Want to make a deal? You clean up my room for me and I'll start listening to you. What do you say? -- Dick, age 7"
"Mother, I won't tell Dad you lost a hundred dollars on lottery tickets. But that was a dumb way to spend Mother's Day. -- Ryan, age 7"
So what if you're fat like a dinosaur? You're still the greatest. Happy Mother's Day. --Mitchell, age 8"
Is it any wonder I yearn for a daughter? I lament that my car's back seat is empty. I lament that my front hall is devoid of dirty sneakers, perched precariously on the stairs. I even lament that my evergreen bushes hide no more empty beer bottles. But I lament the most that I hardly ever hear from my sons about the minute parts of their day or share the same with them.
Friends remind me: that's what wives and girlfriends are for - sharing the minutiae of their lives. Friends remind me: sons just want to know that their moms are OK. They don't need details, nor necessarily want them, from you.
I get it. Well, quite honestly, I guess I get it. But I don't like it. I don't like it one bit.
The days of bringing me home their handmade ceramic tchotchkes (trinkets in Yiddish) from camp, the squiggly worm from the garden, and the trophy for fourth place soccer are long past. Ditto for me being the hub and them being the spokes. Ditto for me knowing where they were or where they said they were or where they wanted me to believe they were!
But a nagging thought persists. If I am not privy to at least some of the details in their richly layered lives, how do we maintain a sense of mother-son intimacy and connection? It puzzles me.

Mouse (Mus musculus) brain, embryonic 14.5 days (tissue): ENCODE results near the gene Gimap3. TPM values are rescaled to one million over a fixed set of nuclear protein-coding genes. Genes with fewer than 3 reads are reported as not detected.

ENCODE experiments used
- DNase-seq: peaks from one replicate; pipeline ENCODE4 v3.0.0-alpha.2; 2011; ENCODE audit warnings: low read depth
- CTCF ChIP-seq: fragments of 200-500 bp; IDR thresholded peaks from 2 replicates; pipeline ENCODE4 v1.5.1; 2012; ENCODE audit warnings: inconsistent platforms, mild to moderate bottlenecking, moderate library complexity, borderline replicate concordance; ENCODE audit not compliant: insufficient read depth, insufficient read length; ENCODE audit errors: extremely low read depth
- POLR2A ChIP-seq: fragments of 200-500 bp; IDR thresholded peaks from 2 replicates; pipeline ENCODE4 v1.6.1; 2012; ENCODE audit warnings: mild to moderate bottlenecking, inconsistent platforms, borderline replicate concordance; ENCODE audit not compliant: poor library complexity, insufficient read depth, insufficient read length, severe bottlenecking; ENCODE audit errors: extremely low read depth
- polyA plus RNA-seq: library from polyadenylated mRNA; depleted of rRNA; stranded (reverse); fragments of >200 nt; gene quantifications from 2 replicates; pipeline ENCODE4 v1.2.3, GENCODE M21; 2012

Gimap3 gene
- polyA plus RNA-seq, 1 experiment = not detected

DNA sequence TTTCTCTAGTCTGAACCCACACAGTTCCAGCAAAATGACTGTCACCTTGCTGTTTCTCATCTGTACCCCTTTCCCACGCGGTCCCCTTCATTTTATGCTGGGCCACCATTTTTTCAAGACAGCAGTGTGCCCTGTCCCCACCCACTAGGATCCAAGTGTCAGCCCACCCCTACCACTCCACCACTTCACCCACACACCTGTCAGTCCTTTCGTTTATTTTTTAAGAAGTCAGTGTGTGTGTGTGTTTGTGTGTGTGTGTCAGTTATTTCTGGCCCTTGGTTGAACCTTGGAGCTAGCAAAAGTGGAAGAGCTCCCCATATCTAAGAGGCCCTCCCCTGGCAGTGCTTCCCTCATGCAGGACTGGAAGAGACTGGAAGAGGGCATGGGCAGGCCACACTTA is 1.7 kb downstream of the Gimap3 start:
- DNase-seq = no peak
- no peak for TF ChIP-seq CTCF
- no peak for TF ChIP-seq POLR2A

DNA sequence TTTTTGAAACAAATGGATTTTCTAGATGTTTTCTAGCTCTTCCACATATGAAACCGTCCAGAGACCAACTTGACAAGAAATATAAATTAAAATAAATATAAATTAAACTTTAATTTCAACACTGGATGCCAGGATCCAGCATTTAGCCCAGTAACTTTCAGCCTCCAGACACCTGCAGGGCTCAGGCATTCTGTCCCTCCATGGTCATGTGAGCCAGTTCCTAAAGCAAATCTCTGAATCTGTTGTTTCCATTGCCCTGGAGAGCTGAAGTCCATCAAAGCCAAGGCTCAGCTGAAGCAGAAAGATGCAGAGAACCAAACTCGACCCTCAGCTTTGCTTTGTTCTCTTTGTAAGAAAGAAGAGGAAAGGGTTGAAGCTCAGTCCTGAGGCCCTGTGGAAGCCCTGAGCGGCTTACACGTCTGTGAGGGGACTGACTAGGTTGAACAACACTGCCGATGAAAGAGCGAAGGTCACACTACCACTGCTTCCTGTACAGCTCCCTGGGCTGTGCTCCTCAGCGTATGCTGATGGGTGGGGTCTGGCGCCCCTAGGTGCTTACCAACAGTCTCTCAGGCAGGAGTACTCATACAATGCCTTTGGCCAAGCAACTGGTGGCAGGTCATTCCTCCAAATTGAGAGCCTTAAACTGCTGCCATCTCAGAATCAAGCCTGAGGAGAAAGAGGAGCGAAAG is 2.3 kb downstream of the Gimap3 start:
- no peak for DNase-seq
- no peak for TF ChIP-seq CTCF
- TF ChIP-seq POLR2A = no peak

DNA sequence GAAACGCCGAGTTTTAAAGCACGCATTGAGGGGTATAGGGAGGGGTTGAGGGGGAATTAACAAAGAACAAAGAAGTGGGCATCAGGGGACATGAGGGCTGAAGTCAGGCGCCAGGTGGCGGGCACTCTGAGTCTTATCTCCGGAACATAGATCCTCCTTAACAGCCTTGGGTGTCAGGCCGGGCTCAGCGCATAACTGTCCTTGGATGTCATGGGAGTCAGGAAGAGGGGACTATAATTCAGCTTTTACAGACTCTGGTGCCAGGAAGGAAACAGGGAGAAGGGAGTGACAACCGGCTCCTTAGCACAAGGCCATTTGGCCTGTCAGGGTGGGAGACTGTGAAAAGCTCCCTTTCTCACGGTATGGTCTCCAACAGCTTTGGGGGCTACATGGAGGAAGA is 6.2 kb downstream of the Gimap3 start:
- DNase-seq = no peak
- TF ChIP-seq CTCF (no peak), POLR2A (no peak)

So I do a buck-up self-talk and go hunt up my manuals on both adapting to change and parenting adult children.
My friend Judith Viorst, the wisest sage ever, says in her book Necessary Losses that "letting our children go and letting our dreams for our children go must be counted among our necessary losses."
Perusing my library of empty nest literature, I glean one more helpful hint: A parent can communicate clearly their wishes, needs and expectations, but then needs to step both back and away.
I take a deep breath, hoping to summon up the courage to plow on. And into my head pops a quite simple realization: three of my sons and all five of my grandchildren live over 1,000 miles away. There's no causal visiting for an hour or two, no impromptu lunches, nor requests to pick up a grandchild from nursery school. How do we remain relevant from afar?
An idea germinates: What if I ask them, as a favor to me, to share with me at the end of each work week something in the last seven days that has impacted them - in any way?
- to stop comparing daughters to sons and lamenting my lack
- to stop obsessively equating the number of my encounters with each of them each week as a barometer of their depth of devotion
- and to treasure their messages forever - just like I treasure them.